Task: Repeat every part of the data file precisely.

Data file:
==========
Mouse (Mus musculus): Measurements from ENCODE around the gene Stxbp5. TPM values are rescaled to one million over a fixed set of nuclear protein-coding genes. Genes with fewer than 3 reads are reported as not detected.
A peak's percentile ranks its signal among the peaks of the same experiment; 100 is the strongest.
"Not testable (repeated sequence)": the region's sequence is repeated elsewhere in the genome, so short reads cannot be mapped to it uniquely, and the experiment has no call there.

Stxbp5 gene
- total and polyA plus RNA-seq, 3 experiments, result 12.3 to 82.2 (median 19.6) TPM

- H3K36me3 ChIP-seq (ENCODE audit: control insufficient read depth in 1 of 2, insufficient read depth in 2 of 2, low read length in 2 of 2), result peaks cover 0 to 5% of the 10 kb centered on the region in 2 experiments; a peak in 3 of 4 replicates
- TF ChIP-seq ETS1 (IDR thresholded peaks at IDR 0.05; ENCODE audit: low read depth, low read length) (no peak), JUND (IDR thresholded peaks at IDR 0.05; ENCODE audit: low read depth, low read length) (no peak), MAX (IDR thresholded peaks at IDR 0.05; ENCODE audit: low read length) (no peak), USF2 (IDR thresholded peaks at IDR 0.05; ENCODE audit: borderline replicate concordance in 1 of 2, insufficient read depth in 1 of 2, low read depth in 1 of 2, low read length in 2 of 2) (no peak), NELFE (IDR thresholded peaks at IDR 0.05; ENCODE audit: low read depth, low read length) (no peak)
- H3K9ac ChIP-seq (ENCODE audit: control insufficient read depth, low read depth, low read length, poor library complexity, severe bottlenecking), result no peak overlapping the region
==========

Mouse (Mus musculus): Measurements from ENCODE around the gene Stxbp5. TPM values are rescaled to one million over a fixed set of nuclear protein-coding genes. Genes with fewer than 3 reads are reported as not detected.
A peak's percentile ranks its signal among the peaks of the same experiment; 100 is the strongest.
"Not testable (repeated sequence)": the region's sequence is repeated elsewhere in the genome, so short reads cannot be mapped to it uniquely, and the experiment has no call there.

Stxbp5 gene
- total and polyA plus RNA-seq, 3 experiments, result 12.3 to 82.2 (median 19.6) TPM

- H3K36me3 ChIP-seq (ENCODE audit: control insufficient read depth in 1 of 2, insufficient read depth in 2 of 2, low read length in 2 of 2), result peaks cover 0 to 5% of the 10 kb centered on the region in 2 experiments; a peak in 3 of 4 replicates
- TF ChIP-seq ETS1 (IDR thresholded peaks at IDR 0.05; ENCODE audit: low read depth, low read length) (no peak), JUND (IDR thresholded peaks at IDR 0.05; ENCODE audit: low read depth, low read length) (no peak), MAX (IDR thresholded peaks at IDR 0.05; ENCODE audit: low read length) (no peak), USF2 (IDR thresholded peaks at IDR 0.05; ENCODE audit: borderline replicate concordance in 1 of 2, insufficient read depth in 1 of 2, low read depth in 1 of 2, low read length in 2 of 2) (no peak), NELFE (IDR thresholded peaks at IDR 0.05; ENCODE audit: low read depth, low read length) (no peak)
- H3K9ac ChIP-seq (ENCODE audit: control insufficient read depth, low read depth, low read length, poor library complexity, severe bottlenecking), result no peak overlapping the region